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# Read rotations around local axis

Hi! I'm new with Unity and I may need some help for a project.

In my work I need to get the angle of rotation of an object around one of its own axis. I know that EulerAngles gives me the rotation angles in world coordinates and localEulerAngles in parents coordinates. But i really need to know the angle of rotations in the object reference frame.

Is there a way? Thanks

**Answer** by WarmedxMints
·
Oct 05, 2019 at 01:18 PM

It sounds like you want to know how much it has rotated from its initial rotation. You could store the start rotation and then calc how much it has moved since, like so;

```
private Quaternion _referenceRot;
private void Start()
{
_referenceRot = transform.rotation;
}
private void Update()
{
Debug.Log(RotationOnAxis(1,transform.rotation * Quaternion.Inverse(_referenceRot)));
}
//axis 0 = x, 1 = y, 2 = z
private float RotationOnAxis(int axis, Quaternion rot)
{
rot.x /= rot.w;
rot.y /= rot.w;
rot.z /= rot.w;
rot.w = 1;
return 2.0f * Mathf.Rad2Deg * Mathf.Atan(rot[axis]);
}
```

Thanks! But still is not what I'm looking for! I see that it can be difficult to understand just from what i wrote so I'll make an example:

I have two cubes, one is parent and the other is child. Now I rotate the child of 45 degrees around its y axis and 30 degrees around its z axis. Now I can see that its localEulerAngles are (0,45,30), respect to parents axis.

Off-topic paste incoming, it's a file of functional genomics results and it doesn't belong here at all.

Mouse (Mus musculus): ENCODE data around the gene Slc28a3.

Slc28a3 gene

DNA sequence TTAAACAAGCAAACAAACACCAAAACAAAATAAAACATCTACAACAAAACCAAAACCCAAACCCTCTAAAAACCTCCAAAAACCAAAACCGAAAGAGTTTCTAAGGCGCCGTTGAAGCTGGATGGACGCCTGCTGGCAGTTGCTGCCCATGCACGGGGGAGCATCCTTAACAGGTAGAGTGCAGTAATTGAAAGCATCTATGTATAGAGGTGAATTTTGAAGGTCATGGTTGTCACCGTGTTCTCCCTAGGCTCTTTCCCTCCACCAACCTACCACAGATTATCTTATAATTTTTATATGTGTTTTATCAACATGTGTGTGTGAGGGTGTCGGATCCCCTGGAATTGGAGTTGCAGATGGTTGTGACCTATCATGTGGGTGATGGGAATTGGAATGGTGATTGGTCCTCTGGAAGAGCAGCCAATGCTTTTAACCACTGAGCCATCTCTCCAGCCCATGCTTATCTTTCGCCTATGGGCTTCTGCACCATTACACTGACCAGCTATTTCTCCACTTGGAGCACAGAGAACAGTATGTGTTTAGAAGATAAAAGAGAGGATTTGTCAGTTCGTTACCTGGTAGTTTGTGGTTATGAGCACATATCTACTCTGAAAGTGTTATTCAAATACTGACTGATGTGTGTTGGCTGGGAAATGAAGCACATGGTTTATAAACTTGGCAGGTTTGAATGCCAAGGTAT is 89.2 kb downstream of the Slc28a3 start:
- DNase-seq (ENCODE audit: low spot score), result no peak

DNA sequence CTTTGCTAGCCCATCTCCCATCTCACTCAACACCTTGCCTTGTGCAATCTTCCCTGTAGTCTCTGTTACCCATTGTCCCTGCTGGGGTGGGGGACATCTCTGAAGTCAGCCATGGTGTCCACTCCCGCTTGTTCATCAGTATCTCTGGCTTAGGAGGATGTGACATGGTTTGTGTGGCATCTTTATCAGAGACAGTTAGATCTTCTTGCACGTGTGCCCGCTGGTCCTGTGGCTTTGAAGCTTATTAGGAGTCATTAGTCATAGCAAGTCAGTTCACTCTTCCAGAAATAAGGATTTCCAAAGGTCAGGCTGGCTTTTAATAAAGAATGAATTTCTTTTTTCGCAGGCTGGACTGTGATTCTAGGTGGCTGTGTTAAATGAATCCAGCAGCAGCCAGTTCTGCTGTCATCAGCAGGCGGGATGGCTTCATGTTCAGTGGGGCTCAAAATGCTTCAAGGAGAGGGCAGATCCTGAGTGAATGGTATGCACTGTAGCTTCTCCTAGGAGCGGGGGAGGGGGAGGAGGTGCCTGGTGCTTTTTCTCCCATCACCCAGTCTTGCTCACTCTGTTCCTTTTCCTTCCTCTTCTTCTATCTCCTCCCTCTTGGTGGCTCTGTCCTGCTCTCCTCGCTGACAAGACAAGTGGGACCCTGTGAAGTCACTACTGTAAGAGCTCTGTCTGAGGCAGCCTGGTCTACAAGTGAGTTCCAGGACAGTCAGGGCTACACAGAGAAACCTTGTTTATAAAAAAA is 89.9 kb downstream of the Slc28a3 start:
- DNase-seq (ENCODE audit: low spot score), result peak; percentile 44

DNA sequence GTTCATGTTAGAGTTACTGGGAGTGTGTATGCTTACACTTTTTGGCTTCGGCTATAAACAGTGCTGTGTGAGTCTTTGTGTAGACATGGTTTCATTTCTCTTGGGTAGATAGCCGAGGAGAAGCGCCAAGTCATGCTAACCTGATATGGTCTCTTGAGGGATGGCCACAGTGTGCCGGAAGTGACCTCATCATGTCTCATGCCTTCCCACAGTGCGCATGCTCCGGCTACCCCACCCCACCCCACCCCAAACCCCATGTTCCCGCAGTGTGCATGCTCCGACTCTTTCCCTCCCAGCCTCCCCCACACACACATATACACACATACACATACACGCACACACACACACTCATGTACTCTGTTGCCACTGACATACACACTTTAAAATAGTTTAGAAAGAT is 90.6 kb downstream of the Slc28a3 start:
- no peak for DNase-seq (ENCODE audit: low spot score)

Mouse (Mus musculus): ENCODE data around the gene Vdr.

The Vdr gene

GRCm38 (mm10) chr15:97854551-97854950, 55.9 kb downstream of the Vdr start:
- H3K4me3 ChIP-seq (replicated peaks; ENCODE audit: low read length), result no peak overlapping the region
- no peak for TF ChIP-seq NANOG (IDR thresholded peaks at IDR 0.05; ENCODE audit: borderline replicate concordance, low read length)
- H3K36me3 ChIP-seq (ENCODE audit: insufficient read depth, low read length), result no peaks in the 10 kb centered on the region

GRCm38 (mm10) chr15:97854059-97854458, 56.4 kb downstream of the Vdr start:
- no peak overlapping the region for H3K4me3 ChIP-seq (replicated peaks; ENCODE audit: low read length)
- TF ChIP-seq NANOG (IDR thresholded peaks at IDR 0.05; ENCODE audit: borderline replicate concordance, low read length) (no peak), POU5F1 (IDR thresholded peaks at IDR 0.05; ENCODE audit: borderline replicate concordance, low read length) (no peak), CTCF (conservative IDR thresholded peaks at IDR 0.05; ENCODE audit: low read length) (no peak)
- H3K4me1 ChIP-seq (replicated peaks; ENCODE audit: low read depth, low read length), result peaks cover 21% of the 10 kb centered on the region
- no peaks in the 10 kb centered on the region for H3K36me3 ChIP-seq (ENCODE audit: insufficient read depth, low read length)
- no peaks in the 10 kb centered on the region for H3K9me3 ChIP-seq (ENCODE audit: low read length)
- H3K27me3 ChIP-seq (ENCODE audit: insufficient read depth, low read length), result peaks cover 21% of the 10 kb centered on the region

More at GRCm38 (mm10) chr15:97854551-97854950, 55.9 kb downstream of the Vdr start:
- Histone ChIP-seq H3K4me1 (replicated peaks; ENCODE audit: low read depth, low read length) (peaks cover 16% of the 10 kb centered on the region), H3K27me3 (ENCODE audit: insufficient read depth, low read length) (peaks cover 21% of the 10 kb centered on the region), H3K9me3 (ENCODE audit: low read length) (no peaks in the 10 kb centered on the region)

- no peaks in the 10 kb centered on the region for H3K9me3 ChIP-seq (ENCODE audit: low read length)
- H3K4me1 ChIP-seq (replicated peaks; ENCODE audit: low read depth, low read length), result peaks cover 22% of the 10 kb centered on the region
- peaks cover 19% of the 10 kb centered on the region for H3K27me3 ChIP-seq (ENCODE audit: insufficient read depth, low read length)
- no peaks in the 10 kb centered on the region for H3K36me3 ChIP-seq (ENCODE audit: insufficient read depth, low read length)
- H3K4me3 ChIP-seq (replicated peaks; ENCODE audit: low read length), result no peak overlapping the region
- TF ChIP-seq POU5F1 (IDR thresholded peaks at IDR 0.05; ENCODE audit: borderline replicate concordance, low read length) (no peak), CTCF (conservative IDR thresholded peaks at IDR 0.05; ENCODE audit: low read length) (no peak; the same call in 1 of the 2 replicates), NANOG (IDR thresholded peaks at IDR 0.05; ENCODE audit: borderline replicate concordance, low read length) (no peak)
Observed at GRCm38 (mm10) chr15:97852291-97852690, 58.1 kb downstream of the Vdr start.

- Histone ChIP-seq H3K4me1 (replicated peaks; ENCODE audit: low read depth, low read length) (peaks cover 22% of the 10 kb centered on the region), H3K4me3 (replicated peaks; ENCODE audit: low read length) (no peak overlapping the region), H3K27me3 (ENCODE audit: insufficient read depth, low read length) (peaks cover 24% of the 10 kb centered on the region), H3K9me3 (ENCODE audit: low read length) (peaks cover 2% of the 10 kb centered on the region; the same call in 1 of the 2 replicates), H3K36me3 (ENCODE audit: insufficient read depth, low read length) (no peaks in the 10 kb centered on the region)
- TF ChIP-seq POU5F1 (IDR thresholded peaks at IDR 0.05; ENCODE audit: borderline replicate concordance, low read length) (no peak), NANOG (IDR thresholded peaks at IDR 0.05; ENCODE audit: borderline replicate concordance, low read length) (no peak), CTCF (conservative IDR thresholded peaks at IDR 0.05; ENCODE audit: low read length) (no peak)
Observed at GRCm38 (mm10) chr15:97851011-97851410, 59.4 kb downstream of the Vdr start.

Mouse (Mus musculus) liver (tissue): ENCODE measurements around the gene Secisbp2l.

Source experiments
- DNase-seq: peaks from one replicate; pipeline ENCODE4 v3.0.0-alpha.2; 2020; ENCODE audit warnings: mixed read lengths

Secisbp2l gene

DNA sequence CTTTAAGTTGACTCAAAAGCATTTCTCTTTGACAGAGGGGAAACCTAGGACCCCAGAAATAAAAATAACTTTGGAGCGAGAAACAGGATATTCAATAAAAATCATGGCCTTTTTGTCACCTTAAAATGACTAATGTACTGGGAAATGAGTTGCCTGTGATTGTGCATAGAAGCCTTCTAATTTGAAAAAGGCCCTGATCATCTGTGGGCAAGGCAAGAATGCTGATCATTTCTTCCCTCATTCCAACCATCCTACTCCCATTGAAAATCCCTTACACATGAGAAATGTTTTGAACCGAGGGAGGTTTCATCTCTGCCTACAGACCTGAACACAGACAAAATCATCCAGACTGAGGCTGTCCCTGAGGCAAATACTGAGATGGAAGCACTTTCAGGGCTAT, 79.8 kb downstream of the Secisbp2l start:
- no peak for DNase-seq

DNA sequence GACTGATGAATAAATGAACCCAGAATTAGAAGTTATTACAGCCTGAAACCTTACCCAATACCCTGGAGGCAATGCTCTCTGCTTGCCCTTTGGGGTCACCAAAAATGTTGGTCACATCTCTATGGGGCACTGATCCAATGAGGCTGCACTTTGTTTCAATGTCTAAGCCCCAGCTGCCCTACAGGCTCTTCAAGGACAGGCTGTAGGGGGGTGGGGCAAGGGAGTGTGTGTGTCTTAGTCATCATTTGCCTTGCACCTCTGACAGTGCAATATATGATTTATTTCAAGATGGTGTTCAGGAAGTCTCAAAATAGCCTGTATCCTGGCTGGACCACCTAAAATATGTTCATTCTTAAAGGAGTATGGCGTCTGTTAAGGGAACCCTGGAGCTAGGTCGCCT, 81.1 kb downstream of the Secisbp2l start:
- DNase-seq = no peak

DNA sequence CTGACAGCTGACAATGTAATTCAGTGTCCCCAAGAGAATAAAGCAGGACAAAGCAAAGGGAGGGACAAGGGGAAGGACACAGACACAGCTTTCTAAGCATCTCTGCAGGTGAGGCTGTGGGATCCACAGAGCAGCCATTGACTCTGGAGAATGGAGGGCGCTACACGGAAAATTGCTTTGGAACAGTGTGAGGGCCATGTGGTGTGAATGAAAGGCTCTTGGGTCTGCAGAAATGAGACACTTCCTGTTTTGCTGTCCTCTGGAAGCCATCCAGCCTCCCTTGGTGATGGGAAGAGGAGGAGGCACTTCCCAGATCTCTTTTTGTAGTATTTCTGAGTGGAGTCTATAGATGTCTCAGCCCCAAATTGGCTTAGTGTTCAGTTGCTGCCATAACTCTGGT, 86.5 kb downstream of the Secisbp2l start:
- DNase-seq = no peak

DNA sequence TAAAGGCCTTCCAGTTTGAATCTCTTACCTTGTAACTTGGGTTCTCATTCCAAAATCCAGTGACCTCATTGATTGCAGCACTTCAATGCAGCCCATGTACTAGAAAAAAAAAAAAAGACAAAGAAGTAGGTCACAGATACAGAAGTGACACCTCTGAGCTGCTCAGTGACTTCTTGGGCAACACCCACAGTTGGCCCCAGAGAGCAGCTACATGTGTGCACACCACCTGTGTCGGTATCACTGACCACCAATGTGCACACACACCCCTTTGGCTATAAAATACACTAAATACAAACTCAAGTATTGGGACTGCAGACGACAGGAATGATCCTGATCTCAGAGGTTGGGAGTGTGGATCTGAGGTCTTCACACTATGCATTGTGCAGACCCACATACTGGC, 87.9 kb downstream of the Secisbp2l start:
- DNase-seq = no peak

If now I start rotating around the x axis of the child, of course all the localEulerAngles vary. What I want is to read that my child object has a rotation of 45 around its y and 30 around its z and tot. around its x.

I think it can be done using quaternions, but i don't know how to use them.

This one really helped me! Thank you, it was very useful! Which math is this based on? (Is it a rotation matrix?)

**Answer** by Bunny83
·
Oct 05, 2019 at 12:48 PM

The way you have it worded at the moment doesn't make much sense. An object's position / rotation in it's own local reference frame is always 0,0,0 since that's what the local coordinates actually represent. So an object is always located at the local position 0,0,0 and has a rotation( euler angles ) of 0,0,0.